Smith & Nephew Shares Advance After Takeover Speculation

Smith & Nephew climbed 29 pence, or 4.9 percent, to 625.5 pence, giving the London-based company a market value of 5.58 billion pounds ($9.1 billion). The gain was the biggest since Jan. 10, following a 3.9 percent jump yesterday. The Guardian today cited “renewed talk” of a bid by Stryker Corp. amounting to 850 pence a share.

Investors have been speculating about an acquisition of Smith & Nephew since December, when the Daily Mail said a U.S. private equity group may make a bid. Johnson & Johnson looked at buying the company, a person familiar with the plan said in January. Regulators probably would block J&J or Stryker from buying Smith & Nephew, said Justin Smith of MF Global.

“The combined market shares of the hip and knee implant businesses would be anti-competitive,” Smith, a London-based analyst, wrote in a report today. Divestments that antitrust authorities are likely to require “would also compromise the strategic rationale of an acquisition because the synergies would be so limited.”

Jon Coles, a spokesman for Smith & Nephew at Brunswick Group in London, declined to comment on the newspaper reports. William Price, a spokesman for Johnson & Johnson in New Brunswick, New Jersey, and Tamara Cutler, a spokeswoman for Stryker in Kalamazoo, Michigan, said their companies don’t comment on speculation.

The Independent reported today that Stryker may offer 850 pence to 900 pence a share. The Daily Mail said Biomet Inc. may bid 900 pence a share, citing “hot gossip” among traders. The Times also reported a “reheated rumor” that Stryker was considering an 850-pence bid.

Most of Stryker’s recent acquisitions have been of companies that operate in faster-growing markets than hip and knee replacement, David Keiser, an analyst for Northcoast Research Holdings LLC in Cleveland, said in an interview.

“They’re targeting markets where there’s stronger growth outlooks, so I’m not sure Smith & Nephew would be consistent with the acquisition strategy we’ve seen,” Keiser said.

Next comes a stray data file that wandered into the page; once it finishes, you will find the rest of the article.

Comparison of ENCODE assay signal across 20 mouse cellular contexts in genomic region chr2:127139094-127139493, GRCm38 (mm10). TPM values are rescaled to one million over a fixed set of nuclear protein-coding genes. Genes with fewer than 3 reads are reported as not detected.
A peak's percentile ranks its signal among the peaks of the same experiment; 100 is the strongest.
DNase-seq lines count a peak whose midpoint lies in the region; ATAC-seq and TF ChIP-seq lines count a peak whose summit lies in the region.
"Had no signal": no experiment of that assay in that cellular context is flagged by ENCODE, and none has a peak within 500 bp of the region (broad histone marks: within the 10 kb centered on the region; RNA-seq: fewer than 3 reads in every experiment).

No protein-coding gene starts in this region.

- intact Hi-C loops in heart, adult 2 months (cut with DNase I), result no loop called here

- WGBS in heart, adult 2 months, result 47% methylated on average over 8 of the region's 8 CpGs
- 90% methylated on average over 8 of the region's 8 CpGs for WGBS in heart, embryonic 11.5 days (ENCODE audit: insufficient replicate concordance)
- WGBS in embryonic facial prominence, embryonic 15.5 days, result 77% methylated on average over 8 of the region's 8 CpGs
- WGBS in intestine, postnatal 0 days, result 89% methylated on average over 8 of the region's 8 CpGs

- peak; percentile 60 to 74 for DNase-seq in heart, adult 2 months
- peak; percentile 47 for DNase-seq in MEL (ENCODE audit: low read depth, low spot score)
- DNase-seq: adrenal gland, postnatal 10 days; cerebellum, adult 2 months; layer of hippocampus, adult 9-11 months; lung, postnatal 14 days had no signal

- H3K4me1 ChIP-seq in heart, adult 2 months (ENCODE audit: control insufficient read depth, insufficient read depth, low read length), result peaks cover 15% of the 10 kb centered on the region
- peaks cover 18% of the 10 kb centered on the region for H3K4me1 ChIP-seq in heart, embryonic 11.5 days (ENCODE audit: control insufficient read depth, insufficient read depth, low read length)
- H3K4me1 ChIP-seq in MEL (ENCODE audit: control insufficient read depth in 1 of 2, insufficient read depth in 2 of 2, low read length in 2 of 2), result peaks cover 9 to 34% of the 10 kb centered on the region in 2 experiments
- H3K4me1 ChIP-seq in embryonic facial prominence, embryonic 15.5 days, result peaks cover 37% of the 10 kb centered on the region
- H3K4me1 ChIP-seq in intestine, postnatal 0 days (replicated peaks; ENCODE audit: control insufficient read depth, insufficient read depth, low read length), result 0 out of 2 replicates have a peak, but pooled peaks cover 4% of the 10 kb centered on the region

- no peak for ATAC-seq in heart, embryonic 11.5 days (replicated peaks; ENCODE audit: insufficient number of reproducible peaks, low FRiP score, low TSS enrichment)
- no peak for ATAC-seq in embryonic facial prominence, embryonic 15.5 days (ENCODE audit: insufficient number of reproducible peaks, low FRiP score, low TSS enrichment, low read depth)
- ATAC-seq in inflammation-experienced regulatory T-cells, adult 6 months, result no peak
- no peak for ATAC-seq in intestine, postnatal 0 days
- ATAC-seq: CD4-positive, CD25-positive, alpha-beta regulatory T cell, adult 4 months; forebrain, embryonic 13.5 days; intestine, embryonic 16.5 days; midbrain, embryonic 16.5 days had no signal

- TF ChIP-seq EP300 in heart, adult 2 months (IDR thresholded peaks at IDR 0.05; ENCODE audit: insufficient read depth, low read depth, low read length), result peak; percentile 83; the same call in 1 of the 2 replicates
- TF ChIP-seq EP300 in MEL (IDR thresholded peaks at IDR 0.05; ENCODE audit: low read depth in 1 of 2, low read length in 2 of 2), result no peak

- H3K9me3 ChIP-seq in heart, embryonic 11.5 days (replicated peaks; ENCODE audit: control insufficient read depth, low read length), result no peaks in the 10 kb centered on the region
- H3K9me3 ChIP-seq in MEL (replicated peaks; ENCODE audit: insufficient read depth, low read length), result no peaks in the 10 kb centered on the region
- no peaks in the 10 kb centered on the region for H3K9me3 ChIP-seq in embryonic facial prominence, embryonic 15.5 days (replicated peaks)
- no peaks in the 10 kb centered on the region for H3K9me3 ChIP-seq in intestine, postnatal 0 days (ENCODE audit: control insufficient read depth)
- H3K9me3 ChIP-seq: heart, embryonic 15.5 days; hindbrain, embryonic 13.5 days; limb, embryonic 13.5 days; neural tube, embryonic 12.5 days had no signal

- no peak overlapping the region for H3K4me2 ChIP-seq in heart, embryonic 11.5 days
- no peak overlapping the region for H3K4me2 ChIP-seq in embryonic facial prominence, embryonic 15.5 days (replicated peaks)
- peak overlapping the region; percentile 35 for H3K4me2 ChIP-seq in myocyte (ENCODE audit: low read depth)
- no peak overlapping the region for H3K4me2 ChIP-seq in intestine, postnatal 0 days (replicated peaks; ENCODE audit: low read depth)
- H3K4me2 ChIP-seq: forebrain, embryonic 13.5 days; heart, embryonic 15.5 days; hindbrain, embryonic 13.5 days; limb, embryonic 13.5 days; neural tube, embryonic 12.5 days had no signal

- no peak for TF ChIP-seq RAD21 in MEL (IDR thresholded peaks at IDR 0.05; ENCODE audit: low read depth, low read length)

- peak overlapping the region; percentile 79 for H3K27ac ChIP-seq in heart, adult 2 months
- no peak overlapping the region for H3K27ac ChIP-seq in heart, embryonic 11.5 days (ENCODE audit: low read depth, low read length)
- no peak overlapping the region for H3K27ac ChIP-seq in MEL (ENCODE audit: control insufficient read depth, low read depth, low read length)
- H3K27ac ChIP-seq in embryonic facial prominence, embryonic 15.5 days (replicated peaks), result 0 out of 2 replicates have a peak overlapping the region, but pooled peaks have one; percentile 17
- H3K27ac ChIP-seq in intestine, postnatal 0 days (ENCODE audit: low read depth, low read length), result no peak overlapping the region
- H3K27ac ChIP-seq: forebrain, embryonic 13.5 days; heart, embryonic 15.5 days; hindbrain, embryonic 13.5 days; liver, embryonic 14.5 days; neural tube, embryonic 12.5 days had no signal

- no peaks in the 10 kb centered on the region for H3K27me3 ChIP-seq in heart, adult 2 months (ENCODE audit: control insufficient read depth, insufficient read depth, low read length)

Stryker has completed at least 10 acquisitions in the past five years, according to data compiled by Bloomberg. The largest, at $1.5 billion, was the purchase in January of a Boston Scientific Corp. unit that makes devices to treat strokes.

Olivier Bohuon took over as Smith & Nephew’s chief executive officer in April from David Illingworth, who retired. Bohuon probably will argue to shareholders that he can deliver more value than 900 pence a share, MF Global’s Smith said. He recommends selling Smith & Nephew shares.

A Johnson & Johnson bid still seems the most plausible, said Lisa Bedell Clive, an analyst at Sanford C. Bernstein Ltd. in London. The U.S. company could extract cost savings from all three of Smith & Nephew’s businesses, she said in a telephone interview.

Smith & Nephew makes orthopedics such as joint replacements, endoscopy products, or equipment used in minimally invasive surgery, and products to treat hard-to-heal wounds.

Smith & Nephew held talks with Biomet in 2006 but lost out on a takeover of the Warsaw, Indiana-based implant maker to a group of private-equity firms that included Blackstone Group LP, KKR & Co., TPG and the buyout arm of Goldman Sachs Group Inc.

Antitrust officials probably would approve a combination of Smith & Nephew and Biomet, MF Global’s Smith said. Still, Biomet has so much debt from the buyout that banks probably wouldn’t lend it the money to buy Smith & Nephew, he said. Smith & Nephew shareholders probably would object if the company planned to issue shares to buy Biomet, he wrote.

Biomet “didn’t seem like they were interested, from the conversations I’ve had with them,” Keiser said.

“We don’t comment on market speculations,” said Bill Kolter, a spokesman for Biomet.

Zimmer Holdings Inc. might make sense as an acquirer, because the company doesn’t have a presence in sports medicine, as Smith & Nephew does, Keiser said. However, Smith & Nephew is “a little bigger than the transactions they’re talking about,” he said. “But if Smith & Nephew is in play, they’d look.”

A call to Garry Clark, a spokesman for Zimmer in Warsaw, Indiana, wasn’t immediately returned.

Source: Bloomberg

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